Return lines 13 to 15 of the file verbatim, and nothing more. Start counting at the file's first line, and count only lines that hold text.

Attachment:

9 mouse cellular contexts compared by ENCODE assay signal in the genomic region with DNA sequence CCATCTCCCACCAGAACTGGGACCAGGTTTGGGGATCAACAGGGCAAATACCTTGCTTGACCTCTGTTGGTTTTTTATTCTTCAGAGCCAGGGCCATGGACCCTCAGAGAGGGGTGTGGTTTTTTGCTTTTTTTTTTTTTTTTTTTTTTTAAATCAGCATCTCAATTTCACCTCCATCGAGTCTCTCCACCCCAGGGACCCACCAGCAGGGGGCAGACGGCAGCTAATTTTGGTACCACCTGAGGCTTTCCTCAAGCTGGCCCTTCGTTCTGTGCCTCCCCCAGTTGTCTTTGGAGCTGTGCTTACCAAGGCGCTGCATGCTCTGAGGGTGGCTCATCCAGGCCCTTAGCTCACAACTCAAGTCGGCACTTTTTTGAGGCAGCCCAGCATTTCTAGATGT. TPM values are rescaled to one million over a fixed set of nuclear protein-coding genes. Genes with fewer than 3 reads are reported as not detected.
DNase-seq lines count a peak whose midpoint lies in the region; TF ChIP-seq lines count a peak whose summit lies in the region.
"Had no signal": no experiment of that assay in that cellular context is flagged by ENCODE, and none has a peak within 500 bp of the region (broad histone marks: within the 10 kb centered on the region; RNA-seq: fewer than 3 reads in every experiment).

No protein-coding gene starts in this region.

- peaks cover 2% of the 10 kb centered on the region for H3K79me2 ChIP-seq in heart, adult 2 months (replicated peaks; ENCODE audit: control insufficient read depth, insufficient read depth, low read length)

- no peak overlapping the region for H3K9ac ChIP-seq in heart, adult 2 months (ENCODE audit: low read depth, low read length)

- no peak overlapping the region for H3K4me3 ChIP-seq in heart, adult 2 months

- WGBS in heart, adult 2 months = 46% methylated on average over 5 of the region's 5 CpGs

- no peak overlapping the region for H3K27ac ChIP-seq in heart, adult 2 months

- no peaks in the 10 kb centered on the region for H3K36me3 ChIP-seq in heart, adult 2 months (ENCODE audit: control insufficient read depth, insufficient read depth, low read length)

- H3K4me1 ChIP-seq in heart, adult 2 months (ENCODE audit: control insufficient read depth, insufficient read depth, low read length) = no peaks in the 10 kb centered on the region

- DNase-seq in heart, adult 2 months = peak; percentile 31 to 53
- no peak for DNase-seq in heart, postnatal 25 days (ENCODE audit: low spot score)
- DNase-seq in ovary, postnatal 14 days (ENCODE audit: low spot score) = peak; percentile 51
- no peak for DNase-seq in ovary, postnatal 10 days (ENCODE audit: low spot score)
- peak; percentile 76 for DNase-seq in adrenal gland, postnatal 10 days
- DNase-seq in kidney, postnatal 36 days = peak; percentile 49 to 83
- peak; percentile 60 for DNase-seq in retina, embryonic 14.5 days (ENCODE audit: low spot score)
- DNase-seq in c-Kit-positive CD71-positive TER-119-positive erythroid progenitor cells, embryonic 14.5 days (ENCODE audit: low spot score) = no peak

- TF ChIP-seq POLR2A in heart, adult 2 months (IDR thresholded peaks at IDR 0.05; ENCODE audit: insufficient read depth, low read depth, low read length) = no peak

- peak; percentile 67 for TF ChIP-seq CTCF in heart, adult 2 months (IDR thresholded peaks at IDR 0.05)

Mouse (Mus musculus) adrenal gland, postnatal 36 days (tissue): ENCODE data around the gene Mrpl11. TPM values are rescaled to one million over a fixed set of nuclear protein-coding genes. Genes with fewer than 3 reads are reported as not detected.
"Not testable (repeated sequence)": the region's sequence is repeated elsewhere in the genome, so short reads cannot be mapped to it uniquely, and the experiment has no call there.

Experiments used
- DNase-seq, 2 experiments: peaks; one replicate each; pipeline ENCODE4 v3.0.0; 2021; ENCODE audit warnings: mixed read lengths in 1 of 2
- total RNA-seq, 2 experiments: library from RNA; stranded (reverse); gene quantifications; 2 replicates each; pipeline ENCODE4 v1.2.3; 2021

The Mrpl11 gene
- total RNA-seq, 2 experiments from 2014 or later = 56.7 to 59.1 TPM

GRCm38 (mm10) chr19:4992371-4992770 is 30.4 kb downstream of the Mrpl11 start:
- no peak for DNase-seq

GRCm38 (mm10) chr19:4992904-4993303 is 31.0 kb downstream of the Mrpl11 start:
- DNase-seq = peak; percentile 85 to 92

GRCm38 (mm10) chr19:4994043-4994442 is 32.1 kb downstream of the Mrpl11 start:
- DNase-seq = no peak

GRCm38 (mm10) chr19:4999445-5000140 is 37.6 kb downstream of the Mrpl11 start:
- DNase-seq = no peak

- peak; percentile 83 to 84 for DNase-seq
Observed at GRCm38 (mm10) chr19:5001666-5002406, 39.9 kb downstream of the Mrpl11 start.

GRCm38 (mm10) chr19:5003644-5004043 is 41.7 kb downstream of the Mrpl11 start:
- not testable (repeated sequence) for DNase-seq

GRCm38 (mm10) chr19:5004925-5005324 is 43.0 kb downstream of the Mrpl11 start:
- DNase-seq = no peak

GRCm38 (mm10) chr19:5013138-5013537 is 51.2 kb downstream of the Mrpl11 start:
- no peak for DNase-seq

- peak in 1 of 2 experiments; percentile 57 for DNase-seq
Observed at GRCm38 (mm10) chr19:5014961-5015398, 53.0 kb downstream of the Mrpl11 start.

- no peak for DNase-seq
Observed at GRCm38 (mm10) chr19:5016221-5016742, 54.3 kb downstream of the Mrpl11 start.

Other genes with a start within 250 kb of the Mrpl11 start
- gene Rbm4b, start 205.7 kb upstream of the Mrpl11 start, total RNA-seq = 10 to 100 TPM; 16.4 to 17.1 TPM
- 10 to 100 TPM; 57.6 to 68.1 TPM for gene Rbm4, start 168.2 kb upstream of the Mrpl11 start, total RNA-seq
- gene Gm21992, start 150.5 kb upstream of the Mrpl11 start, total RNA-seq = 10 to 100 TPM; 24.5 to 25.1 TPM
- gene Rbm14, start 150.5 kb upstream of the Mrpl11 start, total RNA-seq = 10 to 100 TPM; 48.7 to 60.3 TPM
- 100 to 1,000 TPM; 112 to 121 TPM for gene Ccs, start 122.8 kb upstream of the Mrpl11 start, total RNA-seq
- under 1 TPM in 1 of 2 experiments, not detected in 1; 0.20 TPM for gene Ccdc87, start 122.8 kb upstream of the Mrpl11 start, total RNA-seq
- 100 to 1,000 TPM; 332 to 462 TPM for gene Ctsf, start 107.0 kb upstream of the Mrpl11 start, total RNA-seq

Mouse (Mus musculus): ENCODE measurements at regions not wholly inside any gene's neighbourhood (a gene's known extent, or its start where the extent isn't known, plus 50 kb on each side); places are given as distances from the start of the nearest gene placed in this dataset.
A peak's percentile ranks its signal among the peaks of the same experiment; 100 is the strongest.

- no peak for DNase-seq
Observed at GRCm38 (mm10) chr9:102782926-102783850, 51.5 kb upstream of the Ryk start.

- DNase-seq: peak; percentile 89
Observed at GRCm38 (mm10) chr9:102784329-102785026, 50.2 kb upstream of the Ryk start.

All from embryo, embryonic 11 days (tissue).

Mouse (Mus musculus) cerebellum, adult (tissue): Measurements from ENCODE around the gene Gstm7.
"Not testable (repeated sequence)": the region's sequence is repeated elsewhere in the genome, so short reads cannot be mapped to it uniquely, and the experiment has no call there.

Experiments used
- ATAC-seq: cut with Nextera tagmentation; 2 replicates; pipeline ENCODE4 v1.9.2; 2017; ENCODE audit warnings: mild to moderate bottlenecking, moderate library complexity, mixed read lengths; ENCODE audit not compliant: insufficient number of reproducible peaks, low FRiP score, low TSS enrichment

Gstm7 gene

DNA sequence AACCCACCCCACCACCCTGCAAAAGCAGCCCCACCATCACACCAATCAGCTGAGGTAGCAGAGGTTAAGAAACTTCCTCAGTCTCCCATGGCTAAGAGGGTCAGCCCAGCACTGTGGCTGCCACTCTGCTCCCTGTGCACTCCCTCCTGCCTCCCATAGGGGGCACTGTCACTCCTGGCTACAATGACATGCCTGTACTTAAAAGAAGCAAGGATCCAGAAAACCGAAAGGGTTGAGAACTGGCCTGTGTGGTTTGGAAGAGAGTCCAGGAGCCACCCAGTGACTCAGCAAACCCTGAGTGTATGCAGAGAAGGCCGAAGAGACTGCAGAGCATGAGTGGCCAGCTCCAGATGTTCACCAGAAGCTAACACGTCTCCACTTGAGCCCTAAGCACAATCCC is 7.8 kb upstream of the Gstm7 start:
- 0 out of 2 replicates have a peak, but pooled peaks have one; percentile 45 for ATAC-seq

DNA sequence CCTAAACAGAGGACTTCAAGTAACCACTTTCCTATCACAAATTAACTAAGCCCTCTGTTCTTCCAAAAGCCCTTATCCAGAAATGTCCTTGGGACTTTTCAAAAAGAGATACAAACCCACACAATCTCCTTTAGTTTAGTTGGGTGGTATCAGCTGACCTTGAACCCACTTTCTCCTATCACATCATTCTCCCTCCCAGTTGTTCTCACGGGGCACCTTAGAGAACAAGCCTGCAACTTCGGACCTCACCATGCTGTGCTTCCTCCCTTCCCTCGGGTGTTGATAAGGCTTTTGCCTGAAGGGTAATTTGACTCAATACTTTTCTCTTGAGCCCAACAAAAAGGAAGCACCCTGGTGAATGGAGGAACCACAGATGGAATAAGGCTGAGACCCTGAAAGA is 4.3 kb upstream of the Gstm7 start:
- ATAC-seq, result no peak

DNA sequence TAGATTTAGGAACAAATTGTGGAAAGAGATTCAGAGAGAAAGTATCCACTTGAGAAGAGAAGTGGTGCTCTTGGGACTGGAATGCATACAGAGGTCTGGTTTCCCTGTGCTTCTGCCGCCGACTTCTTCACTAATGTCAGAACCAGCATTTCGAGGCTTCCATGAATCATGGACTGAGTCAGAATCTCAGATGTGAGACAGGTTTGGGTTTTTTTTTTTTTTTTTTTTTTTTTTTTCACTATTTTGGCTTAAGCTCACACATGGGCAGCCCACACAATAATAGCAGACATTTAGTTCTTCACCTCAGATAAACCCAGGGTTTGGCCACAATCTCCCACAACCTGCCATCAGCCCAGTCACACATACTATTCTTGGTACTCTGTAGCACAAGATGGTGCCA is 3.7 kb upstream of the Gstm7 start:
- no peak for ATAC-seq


- no peak for DNase-seq in heart, postnatal 25 days (ENCODE audit: low spot score)
- DNase-seq in ovary, postnatal 14 days (ENCODE audit: low spot score) = peak; percentile 51
- no peak for DNase-seq in ovary, postnatal 10 days (ENCODE audit: low spot score)